Well Tarantino couldn’t…

Alfonso Cuaron

I know he has directed a Harry Potter film but for me this is entirely based upon Children of Men. The film showcased a unique style involving minimal music (except for when it would have most impact) and long deliberate takes, often with one camera following the action for minutes at a time.

Children of Men could quite easily have been just another depressing ‘is it the end of the world?’ flicks, but thanks to Mr Cuaron it became so much more. I eagerly await his next effort to see if we have a true visionary on our hands or maybe another one hit wonder.

Guillermo Del Toro

Guillermo makes films that he wants to see, and you must admire him for that. In the case of Mimic this means that he practically disowned the original studio (interfered) cut as it ignored his solid build up in favour of a crash-bang finale.

Blade 2 took the super-hero flick to new heights only since scaled by the Batman flicks, and you have to love a big name director who geeks out over horror.

Del Toro knows his audience and does everything he can to please them – because he is one of them and more importantly he actually cares about something more than his next fat paycheque.

Michel Gondry

Anyone can make a romantic comedy. Few can make it less than awful, fewer still tolerable. But it is rare that someone makes one that makes you want to watch it again. Gondry managed this with Eternal Sunshine of the Spotless Mind, one of the most interesting and creative films in the last decade.

Apparently after Be Kind Rewind flopped Gondry saw his ideas for the Green Hornet quashed or diluted by studio interference and/or Seth Rogen, the end result being a spectacular failure that pleased no-one, but with a few teases of inspiration shining through.

The Frenchmen has an erratic and varied resume including music videos for Bjork and the Chemical Brothers, episodes of Flight of the Conchords and Jimmy Kimmel and the hip-hop quasi-doco Dave Chappelle’s Block Party. The Kimmel episode was truly a head trip – part promo for the Green Hornet, part playing around – it was perhaps the most challenging and mind-blowing 40 minutes of TV in ages, even the bits that didn’t work were never less than compelling.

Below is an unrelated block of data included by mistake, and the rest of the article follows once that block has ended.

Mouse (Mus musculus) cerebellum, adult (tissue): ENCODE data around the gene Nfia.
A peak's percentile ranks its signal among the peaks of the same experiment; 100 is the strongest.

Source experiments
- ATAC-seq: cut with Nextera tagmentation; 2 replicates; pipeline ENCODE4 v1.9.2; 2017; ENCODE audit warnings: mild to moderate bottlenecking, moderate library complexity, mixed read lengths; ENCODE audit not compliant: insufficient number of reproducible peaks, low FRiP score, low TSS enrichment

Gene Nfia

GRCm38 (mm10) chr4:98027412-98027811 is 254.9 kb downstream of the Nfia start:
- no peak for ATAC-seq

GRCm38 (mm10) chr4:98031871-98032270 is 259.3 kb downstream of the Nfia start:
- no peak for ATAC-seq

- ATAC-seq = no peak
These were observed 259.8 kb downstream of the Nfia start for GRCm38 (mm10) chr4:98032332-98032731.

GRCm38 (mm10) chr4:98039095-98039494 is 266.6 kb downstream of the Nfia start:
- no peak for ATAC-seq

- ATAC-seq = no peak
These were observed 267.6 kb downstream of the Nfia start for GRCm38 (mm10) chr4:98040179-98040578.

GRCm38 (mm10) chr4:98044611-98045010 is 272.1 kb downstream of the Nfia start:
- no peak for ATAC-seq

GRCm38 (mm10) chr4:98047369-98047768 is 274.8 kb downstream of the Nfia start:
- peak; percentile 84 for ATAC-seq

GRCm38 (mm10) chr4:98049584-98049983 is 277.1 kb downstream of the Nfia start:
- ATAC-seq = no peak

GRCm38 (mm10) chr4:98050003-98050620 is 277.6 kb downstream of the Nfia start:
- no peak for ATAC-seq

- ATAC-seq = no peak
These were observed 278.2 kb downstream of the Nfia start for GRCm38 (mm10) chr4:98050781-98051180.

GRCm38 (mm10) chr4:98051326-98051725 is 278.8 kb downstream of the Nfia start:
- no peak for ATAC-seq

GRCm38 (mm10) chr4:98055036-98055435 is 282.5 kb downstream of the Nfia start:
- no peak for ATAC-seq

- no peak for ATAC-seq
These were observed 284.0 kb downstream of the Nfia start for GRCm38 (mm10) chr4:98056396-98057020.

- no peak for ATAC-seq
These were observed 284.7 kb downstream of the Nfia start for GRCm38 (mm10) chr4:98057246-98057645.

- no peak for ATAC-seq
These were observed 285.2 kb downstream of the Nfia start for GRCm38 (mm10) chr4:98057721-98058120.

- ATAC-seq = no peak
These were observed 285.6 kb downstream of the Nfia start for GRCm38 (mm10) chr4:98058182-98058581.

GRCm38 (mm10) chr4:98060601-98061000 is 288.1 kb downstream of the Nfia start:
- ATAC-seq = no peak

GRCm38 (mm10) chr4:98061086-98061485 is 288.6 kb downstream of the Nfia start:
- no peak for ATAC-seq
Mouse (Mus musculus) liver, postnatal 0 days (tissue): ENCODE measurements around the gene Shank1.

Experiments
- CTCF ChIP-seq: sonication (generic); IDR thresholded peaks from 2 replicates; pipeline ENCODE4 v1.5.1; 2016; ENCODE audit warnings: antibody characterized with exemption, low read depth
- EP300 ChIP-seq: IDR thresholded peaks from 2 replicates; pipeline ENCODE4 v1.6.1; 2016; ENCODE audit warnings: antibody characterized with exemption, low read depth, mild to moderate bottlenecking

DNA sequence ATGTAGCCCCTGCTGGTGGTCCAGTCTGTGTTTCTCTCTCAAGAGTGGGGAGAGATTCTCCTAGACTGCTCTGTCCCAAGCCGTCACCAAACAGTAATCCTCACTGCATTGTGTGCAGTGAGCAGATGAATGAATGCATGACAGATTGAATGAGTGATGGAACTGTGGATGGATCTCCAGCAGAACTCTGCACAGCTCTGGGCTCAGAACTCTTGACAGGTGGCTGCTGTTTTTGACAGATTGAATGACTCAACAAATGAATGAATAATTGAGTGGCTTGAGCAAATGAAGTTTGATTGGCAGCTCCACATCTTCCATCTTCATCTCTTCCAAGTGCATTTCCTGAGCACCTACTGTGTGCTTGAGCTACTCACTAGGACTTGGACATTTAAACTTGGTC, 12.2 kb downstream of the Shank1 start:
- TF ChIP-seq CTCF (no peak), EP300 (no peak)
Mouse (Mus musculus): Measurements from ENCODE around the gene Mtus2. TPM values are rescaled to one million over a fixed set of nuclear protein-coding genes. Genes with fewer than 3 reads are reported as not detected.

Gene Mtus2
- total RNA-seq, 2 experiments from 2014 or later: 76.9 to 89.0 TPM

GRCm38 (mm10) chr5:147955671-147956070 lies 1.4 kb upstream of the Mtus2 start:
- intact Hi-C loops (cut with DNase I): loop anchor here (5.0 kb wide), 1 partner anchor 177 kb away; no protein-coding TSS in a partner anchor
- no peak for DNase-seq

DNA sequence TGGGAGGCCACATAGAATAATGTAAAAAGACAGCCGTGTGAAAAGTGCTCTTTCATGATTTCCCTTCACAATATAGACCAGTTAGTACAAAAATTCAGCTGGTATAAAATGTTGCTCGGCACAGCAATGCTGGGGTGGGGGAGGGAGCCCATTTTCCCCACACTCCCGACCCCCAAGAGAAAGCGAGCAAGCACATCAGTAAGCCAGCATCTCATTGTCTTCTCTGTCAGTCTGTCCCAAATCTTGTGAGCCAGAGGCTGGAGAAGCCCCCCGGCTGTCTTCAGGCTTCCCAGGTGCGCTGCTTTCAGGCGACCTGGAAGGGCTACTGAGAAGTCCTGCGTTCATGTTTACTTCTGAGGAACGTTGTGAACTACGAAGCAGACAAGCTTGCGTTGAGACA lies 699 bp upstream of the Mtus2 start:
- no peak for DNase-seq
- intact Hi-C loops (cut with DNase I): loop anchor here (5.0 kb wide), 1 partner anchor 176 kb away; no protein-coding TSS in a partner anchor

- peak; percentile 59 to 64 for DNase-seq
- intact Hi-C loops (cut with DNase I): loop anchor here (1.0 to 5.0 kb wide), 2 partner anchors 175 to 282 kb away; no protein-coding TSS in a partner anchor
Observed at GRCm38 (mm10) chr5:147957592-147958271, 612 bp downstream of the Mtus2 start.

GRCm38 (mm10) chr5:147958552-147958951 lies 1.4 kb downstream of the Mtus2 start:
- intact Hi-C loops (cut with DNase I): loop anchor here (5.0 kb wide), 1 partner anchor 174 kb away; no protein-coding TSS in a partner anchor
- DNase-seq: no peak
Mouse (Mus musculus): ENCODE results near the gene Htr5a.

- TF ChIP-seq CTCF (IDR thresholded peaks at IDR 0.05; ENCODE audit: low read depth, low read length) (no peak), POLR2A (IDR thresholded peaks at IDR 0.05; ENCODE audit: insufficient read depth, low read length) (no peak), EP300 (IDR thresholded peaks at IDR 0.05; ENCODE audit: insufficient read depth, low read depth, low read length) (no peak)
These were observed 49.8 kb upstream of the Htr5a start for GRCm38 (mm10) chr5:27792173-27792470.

For this reason he stays on this list until he gets lazy or bored.

Rian Johnson

Stop press! Thanks to the essential Looper Rian Johnson has rocketed straight into this category. Consider Brick as paying dues, I am that confident that Looper wasn’t a mere fluke to instantly elevate Johnson into ‘must watch’ status for as long as he keeps making films.

Given the fact that the guy has made but three films – one of which ‘The Brothers Bloom’ I am yet to watch… this might be construed as a brave call, but it has been years since I have seen a film as well realised and immaculately presented as Looper.

Being a Great Director seems to involve a combo of instinct, flair, know-how and of course material to work with. Johnson showed all of the first three in spades, and given that he wrote the damn thing it’s fair to say that even if he can’t find the material he might just come up with it himself.

Given how Looper turned out though, I think aspiring scriptwriters would be lining up projects for this guy for a long while to come…

In Conclusion

Well class, it’s fair to say this project blew out well beyond my intended word limit.

Let’s just say in between starting this list about a year ago (!) there have been several directors pop up their heads, most notably Rian Johnson above.

Elsewhere John Hillcoat followed up The Road with the decent Lawless and Gareth Evans proved he knows his way around a martial arts set with The Raid.

My point is that there are so many good directors and so many up and comers out there, that treading water, or worse, continually creating mediocrity should not be tolerated.

Just like I generally avoid Shia Le Beouf when I can, I will make a more concerted effort to dabble exclusively in the deep end of the directing gene pool. You should too.

Let Will Smith and Kate Beckinsale buy their own yachts…


About OGR

While I try to throw a joke or two into proceedings when I can all of the opinions presented in my reviews are genuine. I don't expect that all will agree with my thoughts at all times nor would it be any fun if you did, so don't be shy in telling me where you think I went wrong... and hopefully if you think I got it right for once. Don't be shy, half the fun is in the conversation after the movie.